My grandmother is turning 67 this month, and one of her closest friends is her college roommate, Kathy, with whom she spent all four years of college. They wrote letters for 10 years after graduation, but in 1971 Kathy moved to Uganda. They lost touch for 30 years during the turmoil that Kathy was living through there, including house arrest and having to flee to Kenya. My grandmother still thought about her during all that time, and in 2002 was able to reconnect with Kathy through her brother. They once again write to each other frequently, and were reunited last September when Kathy came to the United States.
I wasn't so lucky. When I came to Geneseo as a freshman, I was placed in a triple in an upperclassmen building, and then, in November, moved into a suite with juniors I didn't know. It's hard enough learning to live with one roommate for the first time - try living with first two and then five! I had a really hard time meeting people, and I regretted that I didn't get the chance to live in a freshmen corridor with one roommate who was experiencing the same first-year jitters that I was. I had to work a little harder, and met my current roommates through classes and mutual friends.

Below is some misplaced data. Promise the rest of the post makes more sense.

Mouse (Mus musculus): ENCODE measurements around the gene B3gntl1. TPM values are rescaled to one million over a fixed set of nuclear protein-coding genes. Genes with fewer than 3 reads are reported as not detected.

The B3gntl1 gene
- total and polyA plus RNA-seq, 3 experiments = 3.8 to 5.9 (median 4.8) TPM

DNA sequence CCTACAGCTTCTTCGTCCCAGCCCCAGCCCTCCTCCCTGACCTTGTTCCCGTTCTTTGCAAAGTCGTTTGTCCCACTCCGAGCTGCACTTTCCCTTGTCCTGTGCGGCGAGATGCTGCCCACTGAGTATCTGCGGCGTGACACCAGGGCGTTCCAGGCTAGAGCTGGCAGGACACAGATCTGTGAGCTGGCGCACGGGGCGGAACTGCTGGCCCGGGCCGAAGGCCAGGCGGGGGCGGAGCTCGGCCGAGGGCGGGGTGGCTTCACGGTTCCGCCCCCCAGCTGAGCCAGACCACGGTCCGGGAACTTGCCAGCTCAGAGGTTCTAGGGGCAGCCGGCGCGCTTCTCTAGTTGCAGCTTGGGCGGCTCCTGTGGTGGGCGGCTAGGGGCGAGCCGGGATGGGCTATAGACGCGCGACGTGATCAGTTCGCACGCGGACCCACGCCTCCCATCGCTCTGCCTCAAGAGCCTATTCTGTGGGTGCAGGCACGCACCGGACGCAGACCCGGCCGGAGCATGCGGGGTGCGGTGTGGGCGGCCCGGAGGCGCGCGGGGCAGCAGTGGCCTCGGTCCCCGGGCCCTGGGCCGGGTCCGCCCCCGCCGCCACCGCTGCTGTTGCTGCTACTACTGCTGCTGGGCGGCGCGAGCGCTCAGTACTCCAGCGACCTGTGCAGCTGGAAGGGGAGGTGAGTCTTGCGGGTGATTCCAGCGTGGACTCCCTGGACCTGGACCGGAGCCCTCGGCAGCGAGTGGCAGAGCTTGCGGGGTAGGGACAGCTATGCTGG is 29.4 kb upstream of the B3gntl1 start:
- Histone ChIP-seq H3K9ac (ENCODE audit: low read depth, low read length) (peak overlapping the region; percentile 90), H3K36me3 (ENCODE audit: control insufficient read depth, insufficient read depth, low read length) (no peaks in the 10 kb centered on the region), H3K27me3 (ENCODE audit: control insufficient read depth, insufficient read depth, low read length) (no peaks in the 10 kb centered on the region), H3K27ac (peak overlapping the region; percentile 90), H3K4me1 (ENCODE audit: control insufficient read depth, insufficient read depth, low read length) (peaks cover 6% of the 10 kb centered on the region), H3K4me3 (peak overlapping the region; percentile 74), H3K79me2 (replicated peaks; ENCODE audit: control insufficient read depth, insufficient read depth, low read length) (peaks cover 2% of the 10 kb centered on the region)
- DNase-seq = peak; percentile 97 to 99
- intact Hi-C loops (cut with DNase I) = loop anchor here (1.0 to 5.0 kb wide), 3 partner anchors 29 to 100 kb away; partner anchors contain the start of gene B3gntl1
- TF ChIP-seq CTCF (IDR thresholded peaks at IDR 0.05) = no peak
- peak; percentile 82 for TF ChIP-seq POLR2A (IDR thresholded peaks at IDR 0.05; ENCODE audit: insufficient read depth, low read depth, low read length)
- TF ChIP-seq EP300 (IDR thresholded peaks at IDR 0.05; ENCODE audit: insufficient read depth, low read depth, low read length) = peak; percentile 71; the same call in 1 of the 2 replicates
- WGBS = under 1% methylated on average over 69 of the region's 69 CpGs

There are five of us in my suite now, and I'm finally getting the chance to realize how much fun my roommates can be and how nice it is to always have someone close by when life isn't going so well.
I consider my grandmother to be very fortunate. I can only hope that 40 or 50 years from now I still have someone around who remembers what I was like when I was 18. These are important years in our lives. Some of us are lucky enough to have great friends from high school, but they will not share the same bond with us that our college friends will. Friends from high school helped us grow up, but friends from college will be the ones with whom we will make life decisions and take our first steps into the world.
As we move forward into careers, marriage and children, the number of people who remember us when we were young will get smaller and smaller, but I hope I will have a friend or two I can sit around with when I'm 60 and say, "Hey, remember that time in college when…?"
This is definitely something to remember when your roommate has her boyfriend over until 4 a.m. or when his laundry starts to stink up the whole room. It doesn't matter if it's someone you barely know or someone you've known for years. Living in close quarters will always start out awkwardly and requires a lot of tolerance and compromise, since we all have our quirks and pet peeves.
But if you're a freshman, your roommate is your first lifeline in college and that automatically creates a bond between you. Even better are the roommates you choose for yourself in the following years - it's like having the chance to pick your own family. As we begin the new school year, try to appreciate your roommate for the impact he or she can have on your life. For the freshmen, I hope Residence Life chose well for you, and I wish everyone a college experience that is someday worthy of reminiscence.